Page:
RELIGIOUS SOCIETY OF FRIENDS (QUAKERS)
Quaker beliefs and practices
As with all large denominations, individual Quakers are religiously diverse. Their beliefs range from Evangelical (conservative) to liberal. The following beliefs are common to most Quakers:
Friends believe that there exists element of God's spirit in every human soul. Thus all persons have inherent worth, independent of their gender, race, age, nationality, religion, and sexual orientation. Their opposition to sexism, racism, religious intolerance, warfare and the death penalty comes from this belief.
Simplicity, pacifism, and inner revelation are long standing Quaker beliefs. Their religion does not consist of accepting specific beliefs or of engaging in certain practices; it involves each person's direct experience of God.
bullet There is a strong mystical component to Quaker belief. In the moving words of one reviewer of this essay, "In Meeting for Worship, God is there. God is probably always there, but in Meeting, I am able to slow down enough to see God. The Light becomes tangible for me, a blanket of love, a hope made living."
They do not have a specific creed; however, many of the coordinating groups have created statements of faith. The statement by the largest Quaker body, the Friends United Meeting includes the beliefs in:
true religion as a personal encounter with God, rather than ritual and ceremony
individual worth before God
worship as an act of seeking
the virtues of moral purity, integrity, honesty, simplicity and humility Christian love and goodness
concern for the suffering and unfortunate
continuing revelation through the Holy Spirit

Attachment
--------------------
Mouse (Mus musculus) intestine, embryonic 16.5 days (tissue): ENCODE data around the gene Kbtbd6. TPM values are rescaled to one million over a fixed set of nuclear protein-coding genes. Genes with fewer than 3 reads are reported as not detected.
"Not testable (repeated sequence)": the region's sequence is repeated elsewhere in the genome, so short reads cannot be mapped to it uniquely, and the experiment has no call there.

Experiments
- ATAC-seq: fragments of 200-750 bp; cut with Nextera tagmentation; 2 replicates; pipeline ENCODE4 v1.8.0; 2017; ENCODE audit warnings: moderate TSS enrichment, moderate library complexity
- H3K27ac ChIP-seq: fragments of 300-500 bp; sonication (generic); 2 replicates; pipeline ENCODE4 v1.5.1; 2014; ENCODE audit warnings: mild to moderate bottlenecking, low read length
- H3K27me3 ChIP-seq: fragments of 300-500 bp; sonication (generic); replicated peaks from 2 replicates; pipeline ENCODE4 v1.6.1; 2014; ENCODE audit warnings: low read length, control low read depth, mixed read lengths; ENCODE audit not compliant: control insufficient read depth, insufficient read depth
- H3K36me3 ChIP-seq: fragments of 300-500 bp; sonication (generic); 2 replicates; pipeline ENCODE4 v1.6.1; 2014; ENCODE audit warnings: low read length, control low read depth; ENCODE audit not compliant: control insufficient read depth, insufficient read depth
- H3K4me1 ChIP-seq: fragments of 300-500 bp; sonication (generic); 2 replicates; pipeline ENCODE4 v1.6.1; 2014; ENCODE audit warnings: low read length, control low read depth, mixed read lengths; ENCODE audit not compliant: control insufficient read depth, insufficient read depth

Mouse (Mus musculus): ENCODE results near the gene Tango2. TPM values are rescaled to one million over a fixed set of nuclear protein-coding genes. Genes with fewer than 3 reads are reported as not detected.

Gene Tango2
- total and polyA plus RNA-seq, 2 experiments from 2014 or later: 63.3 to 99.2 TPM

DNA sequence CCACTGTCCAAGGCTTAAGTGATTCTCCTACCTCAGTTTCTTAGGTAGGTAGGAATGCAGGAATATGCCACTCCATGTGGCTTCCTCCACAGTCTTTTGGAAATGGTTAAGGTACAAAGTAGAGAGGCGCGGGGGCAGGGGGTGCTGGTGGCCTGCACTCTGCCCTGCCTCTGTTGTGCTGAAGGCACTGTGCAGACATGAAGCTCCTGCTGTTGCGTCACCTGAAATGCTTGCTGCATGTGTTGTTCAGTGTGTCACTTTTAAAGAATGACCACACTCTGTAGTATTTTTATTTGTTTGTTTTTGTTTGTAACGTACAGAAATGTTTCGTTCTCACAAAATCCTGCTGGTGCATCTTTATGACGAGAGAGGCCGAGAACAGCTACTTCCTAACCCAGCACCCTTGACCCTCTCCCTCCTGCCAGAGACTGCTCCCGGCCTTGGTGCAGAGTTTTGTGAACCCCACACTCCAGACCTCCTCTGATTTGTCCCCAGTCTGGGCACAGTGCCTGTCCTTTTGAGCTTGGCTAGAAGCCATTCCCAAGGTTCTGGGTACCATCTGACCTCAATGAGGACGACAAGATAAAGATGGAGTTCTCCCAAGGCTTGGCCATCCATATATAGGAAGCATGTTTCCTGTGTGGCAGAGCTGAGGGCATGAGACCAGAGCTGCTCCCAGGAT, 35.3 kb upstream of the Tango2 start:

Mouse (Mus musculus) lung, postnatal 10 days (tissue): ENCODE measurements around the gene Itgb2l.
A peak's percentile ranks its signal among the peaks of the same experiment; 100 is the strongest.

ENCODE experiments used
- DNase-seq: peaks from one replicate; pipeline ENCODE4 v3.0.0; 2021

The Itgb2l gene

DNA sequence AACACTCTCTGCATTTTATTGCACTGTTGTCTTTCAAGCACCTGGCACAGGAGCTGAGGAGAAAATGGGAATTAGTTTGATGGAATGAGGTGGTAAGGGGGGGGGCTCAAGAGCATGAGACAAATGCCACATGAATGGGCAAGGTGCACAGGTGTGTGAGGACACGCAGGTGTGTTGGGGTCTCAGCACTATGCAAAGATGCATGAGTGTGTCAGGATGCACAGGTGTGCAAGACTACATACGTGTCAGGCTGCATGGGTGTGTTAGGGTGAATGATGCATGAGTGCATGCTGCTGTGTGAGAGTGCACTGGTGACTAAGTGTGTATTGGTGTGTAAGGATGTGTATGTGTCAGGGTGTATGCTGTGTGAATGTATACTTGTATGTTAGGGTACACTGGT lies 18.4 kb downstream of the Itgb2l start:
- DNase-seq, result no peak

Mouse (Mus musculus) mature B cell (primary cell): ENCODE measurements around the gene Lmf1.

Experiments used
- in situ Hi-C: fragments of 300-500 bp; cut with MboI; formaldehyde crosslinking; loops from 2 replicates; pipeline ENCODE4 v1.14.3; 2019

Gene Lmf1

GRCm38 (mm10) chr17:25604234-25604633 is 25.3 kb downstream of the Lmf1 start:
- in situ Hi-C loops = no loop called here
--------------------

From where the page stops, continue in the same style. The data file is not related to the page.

Many do not regard the Bible as the only source of belief and conduct. They rely upon their Inner Light to resolve what they perceive as the Bible's many contradictions. They also feel free to take advantage of scientific and philosophical findings from other sources.
Individual Quakers hold diverse views concerning life after death. Few believe in the eternal punishment of individuals in a Hell.
All aspects of life are sacramental; they do not differentiate between the secular and the religious. No one day or one place or one activity is any more spiritual than any other.
Quakers have had a tradition of opposing war. They have followed the beliefs of the early Christian movement which was strongly pacifist. Early Christians even refused to bring charges against others if there was a possibility of the death penalty being exercised. Together with the Amish, Church of the Brethren, and Mennonites, they made it possible for men to be classified as conscientious objectors.
One of the most precious people I have ever met was from a Quaker background. she just turned 95, and her mind is still very sharp and clear. I def. see the blessings of God upon her life, and her descendants.